Charles Nagy (2004)

Sam Narron (1988)

Chad Ogea (2008)

Pete Peterson (1984)

Jim Price (1995)

Jay Schroeder (1996)

Stan Spence (1983)

George Suggs (1983)

Eric Wedge (2007)

Rocket Wheeler (2006)

List of Boston Red Sox spring training venues

The Boston Red Sox have been a member of the American League (AL) of Major League Baseball (MLB) since 1901, and have held spring training prior to each season.

The franchise's first spring training was held in Charlottesville, Virginia, in 1901, when the team was known as the Boston Americans. Since 1993, the city of Fort Myers, Florida, has hosted Boston's spring training, first at City of Palms Park, and since 2012 at jetBlue Park at Fenway South.

List of Seattle Mariners owners and executives

This is a list of owners and executives of the Seattle Mariners Major League Baseball club since its inception as an expansion team in 1977.

Stonehill Skyhawks

The Stonehill Skyhawks are the intercollegiate athletic teams that represent Stonehill College, located in Easton, Massachusetts, in NCAA sporting competitions. All Skyhawk athletic teams compete at the Division II level and are members of the Northeast-10 Conference. Stonehill has been a member of the NE-10 since 1980.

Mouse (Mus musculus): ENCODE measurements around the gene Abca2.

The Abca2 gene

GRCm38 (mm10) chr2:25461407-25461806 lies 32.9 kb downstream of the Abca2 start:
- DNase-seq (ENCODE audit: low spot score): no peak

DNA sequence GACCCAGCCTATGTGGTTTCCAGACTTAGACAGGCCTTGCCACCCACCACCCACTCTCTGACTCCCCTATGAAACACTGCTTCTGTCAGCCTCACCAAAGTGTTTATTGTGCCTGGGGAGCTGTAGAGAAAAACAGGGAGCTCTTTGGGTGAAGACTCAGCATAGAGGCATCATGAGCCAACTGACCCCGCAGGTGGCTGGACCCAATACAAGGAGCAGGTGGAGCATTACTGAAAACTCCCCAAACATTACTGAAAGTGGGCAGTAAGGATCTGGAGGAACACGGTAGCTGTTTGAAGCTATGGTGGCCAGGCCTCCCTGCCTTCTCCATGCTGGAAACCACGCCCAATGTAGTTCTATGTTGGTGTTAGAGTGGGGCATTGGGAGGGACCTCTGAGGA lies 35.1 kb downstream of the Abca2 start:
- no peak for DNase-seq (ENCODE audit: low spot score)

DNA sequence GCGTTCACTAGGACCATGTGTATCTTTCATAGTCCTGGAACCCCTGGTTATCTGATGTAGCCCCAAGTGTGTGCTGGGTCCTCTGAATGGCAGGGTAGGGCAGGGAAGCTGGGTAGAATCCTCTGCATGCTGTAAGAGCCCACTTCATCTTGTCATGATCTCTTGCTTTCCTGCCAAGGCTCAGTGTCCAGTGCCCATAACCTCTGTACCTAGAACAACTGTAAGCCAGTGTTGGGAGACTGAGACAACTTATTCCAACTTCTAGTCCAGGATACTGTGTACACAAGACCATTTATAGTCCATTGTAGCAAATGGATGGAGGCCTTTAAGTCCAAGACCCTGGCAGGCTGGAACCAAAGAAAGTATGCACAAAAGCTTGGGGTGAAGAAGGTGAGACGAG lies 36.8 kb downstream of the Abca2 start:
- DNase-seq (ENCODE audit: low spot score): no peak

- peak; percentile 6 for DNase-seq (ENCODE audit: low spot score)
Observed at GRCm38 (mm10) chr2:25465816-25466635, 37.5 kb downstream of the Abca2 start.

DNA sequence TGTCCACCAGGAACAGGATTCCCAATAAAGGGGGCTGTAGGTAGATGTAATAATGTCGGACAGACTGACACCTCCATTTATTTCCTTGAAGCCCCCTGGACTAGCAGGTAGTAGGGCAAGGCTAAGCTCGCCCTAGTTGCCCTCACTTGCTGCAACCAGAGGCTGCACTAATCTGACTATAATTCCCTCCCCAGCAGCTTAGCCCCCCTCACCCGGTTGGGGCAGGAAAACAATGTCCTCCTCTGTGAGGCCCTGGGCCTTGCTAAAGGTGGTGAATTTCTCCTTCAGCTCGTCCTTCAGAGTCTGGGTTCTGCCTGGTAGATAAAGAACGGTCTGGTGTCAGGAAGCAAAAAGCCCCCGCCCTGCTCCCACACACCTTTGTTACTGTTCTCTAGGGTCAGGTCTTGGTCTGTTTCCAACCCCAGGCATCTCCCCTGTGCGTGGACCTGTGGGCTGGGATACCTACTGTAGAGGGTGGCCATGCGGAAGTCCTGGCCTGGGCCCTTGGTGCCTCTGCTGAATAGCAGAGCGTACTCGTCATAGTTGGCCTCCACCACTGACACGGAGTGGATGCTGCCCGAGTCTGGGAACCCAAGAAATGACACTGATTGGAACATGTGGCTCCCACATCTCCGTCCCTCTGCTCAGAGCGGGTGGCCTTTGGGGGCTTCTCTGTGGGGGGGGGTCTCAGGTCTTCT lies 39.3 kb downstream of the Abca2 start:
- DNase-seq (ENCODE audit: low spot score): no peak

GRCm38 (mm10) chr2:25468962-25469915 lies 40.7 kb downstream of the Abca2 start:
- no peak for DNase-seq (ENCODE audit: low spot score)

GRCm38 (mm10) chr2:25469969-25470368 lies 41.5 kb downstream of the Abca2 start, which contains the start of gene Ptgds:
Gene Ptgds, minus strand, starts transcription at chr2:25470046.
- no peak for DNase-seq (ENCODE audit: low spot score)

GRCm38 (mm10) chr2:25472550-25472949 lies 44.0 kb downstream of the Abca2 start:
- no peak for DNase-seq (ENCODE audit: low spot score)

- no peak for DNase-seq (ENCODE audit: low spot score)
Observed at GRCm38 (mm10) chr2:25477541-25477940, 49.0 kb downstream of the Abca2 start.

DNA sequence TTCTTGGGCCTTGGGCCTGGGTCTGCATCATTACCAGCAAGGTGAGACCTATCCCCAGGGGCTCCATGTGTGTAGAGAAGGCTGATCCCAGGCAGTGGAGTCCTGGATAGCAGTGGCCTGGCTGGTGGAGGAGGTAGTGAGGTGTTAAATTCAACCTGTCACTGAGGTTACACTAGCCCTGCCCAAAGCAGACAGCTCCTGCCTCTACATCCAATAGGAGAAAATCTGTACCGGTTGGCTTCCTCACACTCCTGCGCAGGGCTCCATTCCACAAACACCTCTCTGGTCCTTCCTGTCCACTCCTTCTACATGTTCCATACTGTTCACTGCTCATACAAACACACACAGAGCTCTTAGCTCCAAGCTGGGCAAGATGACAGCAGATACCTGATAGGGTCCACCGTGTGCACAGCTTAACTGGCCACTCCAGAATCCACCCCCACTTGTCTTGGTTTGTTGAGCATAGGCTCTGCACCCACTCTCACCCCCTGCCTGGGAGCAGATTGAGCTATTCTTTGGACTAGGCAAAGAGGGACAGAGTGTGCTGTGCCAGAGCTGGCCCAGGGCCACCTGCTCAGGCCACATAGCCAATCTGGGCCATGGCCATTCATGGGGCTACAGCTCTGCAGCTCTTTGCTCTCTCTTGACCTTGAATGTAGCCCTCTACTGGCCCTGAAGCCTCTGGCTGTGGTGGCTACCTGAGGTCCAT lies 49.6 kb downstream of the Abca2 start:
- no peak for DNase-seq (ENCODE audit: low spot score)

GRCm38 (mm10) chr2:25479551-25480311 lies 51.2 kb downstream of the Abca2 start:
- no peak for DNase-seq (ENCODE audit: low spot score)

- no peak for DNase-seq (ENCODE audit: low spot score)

USS Constitution Museum

The USS Constitution Museum is located in the Charlestown Navy Yard, which is part of the Boston National Historical Park in Boston, Massachusetts, United States. The museum is situated near the ship USS Constitution at the end of Boston's Freedom Trail. The museum is housed in a restored shipyard building at the foot of Pier 2.

The museum, through its collections and interactive exhibits, tells the story of Constitution ("Old Ironsides") and the people who designed, built, and sailed her. The museum is also home to the Samuel Eliot Morison Memorial Library and includes a comprehensive archival repository of records related to the ship's history. The USS Constitution Museum is a private, non-profit organization that is managed separately from the naval ship.